When I started coaching, a newspaper reporter called to interview me about the swim team and its prospects for the year. I spoke quite freely with him, but when I read the article that was published. Yogi Berra came to mind. I didn’t really say everything I said.

Sometimes, while driving, when I’m totally lost, to cheer myself up, I think of Yogi Berra, driving with his wife to Cooperstown. We’re lost, but we’re making good time.

Jonathan Rogers, in his course Writing Close to the Earth, spends a whole lesson on “Learning to See.”  Yogi sums it up in seven words — You can observe a lot by watching.

Yes, Yogi Berra was pithy.  Forget Robert Frost’s famous poem, The Road Less Travelled. (Not really — I love that poem.) Yogi Berra gave the same message in eleven words — When you come to a fork in the road, take it.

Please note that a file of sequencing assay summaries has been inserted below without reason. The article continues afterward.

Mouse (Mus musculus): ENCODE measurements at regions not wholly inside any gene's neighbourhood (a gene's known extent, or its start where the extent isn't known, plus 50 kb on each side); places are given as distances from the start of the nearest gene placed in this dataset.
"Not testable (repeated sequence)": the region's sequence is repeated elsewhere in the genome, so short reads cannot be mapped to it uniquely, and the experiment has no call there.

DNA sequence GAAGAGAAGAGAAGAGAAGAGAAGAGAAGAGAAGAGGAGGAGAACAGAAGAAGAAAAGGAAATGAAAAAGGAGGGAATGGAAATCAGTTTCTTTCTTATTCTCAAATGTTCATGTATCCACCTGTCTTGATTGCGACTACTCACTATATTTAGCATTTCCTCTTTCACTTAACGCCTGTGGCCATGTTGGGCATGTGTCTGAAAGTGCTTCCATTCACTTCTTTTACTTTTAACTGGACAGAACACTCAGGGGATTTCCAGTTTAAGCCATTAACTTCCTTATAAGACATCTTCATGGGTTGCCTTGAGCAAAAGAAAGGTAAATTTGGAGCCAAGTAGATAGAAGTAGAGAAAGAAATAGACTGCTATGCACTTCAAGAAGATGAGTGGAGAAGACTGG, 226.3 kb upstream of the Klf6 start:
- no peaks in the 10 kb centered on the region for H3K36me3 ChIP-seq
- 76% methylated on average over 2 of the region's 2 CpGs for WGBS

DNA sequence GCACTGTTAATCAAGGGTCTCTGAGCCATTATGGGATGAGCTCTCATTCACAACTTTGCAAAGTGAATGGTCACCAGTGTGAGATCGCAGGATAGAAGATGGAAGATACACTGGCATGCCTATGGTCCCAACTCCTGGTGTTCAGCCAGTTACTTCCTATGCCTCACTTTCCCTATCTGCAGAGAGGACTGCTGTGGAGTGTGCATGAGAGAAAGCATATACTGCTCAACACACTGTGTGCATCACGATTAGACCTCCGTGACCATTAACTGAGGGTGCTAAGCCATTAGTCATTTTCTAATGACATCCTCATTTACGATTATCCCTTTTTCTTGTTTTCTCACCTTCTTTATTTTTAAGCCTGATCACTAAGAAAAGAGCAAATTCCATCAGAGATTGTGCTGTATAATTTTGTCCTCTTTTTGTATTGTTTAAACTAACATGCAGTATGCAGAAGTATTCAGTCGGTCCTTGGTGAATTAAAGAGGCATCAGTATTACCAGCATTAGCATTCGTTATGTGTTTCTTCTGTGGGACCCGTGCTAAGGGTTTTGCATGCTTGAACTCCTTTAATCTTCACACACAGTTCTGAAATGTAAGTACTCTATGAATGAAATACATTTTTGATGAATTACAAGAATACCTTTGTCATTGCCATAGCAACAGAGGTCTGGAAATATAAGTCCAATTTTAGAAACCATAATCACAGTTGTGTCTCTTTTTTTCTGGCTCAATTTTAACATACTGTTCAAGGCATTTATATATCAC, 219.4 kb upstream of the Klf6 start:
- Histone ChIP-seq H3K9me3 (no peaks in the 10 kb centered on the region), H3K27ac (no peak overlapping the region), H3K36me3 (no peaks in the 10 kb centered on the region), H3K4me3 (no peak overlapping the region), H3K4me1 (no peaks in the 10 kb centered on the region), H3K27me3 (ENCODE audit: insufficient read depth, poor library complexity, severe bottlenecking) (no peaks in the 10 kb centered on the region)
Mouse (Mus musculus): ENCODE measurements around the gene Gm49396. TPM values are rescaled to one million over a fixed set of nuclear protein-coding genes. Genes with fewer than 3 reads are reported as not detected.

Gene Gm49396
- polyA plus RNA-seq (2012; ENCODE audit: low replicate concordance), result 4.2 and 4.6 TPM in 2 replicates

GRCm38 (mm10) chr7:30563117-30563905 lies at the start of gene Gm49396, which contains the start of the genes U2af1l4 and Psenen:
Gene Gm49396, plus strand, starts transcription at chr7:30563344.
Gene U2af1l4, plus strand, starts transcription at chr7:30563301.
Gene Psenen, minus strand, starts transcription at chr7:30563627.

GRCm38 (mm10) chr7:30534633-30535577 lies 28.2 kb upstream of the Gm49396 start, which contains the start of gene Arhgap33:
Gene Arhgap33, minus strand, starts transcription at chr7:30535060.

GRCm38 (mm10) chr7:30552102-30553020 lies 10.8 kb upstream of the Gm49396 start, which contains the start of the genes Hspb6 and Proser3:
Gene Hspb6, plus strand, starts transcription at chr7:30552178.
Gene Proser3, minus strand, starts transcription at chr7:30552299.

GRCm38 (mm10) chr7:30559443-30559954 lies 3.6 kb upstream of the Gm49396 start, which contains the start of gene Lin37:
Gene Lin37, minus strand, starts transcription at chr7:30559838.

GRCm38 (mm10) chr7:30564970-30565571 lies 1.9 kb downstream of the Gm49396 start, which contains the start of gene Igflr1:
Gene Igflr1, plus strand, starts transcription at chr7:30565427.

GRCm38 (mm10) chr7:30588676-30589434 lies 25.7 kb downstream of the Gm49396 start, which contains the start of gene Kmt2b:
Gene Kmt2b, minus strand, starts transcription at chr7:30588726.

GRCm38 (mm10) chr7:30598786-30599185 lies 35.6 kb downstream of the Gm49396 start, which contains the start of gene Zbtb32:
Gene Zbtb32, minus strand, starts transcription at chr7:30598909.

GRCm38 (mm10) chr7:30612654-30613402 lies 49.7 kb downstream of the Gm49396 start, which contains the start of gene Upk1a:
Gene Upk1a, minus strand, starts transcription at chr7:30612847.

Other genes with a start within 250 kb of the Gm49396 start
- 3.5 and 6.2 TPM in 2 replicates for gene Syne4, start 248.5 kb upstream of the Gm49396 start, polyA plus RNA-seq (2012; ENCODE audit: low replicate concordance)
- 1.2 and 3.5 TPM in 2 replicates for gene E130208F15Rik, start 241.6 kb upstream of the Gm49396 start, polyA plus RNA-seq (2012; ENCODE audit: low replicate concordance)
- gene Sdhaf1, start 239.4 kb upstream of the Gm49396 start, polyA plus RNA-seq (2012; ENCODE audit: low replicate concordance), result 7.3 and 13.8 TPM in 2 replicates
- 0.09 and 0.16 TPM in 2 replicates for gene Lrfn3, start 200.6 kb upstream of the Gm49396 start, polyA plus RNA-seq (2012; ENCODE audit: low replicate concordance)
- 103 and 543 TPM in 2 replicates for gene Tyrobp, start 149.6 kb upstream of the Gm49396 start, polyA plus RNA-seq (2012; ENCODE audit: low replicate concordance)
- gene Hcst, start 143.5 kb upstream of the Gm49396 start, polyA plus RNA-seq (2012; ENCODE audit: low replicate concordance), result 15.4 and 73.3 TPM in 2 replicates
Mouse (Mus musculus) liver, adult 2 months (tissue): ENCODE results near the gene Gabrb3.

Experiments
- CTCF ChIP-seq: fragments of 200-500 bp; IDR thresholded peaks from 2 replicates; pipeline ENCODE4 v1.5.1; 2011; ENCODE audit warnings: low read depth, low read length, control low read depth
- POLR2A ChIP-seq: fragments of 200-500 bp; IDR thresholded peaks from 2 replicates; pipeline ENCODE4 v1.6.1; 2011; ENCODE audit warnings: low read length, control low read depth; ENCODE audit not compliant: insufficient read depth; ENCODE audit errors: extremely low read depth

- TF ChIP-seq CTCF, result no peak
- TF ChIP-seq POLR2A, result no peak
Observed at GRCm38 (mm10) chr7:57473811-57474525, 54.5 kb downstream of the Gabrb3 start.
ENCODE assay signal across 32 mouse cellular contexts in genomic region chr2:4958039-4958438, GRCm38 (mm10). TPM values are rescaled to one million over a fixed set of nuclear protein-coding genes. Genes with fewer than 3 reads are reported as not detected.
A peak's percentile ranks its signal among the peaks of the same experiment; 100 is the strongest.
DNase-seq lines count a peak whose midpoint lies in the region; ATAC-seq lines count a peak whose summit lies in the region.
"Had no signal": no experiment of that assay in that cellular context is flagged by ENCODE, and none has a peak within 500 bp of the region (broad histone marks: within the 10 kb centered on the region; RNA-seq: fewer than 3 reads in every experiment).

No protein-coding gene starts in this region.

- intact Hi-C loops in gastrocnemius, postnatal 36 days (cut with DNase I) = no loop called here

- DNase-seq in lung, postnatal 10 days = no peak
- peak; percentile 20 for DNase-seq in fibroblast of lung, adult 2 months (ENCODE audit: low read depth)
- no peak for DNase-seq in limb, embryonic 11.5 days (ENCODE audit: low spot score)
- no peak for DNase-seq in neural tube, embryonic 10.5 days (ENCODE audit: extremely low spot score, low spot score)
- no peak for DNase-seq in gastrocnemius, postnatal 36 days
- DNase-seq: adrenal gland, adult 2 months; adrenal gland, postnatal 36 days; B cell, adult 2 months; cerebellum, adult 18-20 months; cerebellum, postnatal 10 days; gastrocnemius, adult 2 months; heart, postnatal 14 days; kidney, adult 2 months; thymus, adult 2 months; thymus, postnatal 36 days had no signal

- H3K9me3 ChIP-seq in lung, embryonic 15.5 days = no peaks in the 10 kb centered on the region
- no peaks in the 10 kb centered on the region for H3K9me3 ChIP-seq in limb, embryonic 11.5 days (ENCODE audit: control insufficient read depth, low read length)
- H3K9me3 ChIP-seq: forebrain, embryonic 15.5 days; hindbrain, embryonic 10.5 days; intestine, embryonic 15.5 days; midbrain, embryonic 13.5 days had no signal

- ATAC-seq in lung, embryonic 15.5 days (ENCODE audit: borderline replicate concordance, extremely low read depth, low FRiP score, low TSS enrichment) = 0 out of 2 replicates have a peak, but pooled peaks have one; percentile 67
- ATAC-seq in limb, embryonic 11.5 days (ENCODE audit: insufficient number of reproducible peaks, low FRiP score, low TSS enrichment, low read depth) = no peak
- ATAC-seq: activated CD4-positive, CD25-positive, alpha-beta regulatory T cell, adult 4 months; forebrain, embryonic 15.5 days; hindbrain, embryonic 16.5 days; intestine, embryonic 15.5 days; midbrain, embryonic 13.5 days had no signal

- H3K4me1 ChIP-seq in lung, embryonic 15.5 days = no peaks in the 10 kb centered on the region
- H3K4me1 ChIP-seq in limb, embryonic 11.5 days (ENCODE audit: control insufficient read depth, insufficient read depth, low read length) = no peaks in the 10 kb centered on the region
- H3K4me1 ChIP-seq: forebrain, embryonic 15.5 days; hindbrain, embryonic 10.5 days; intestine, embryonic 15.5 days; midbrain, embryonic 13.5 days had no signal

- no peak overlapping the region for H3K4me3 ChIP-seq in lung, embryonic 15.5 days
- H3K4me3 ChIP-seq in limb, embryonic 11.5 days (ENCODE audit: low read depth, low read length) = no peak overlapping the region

Nobody goes there anymore. It’s too crowded. I’m right there with you, Yogi.

It’s like deja vu all over again. Yep. Yep.

Yogi, I’m sure you went to a lot of other people’s funerals so they’ll all come to yours.

I think they would come even if you hadn’t.

You will be missed.




Compassion is learned.

There used to be a freckle-faced girl. A scrawny one, with dirty blonde hair, and bandaids on knees and elbows. A little girl who used to accompany her father on house-calls.

Do doctors even do that anymore? Visit the poorest of the poor in their shabby homes that are overrun with cats? Go to them because they have no way to get themselves to the hospital?

I remember the stench of the cat lady’s home and how it seemed that my father didn’t notice it. He talked with the woman and cared for her while cats scampered across the keys of the out-of-tune upright piano that took up most of her living room. Cats lounged on top of it and other cats peeked out from behind it. I could see the dishes of food on the floor just inside the kitchen door. But everywhere — cats.

My father also took me to the county nursing home on weekend rounds. There old people lined the halls in their wheelchairs, some snoring, others calling for help. He knew all their names and greeted them.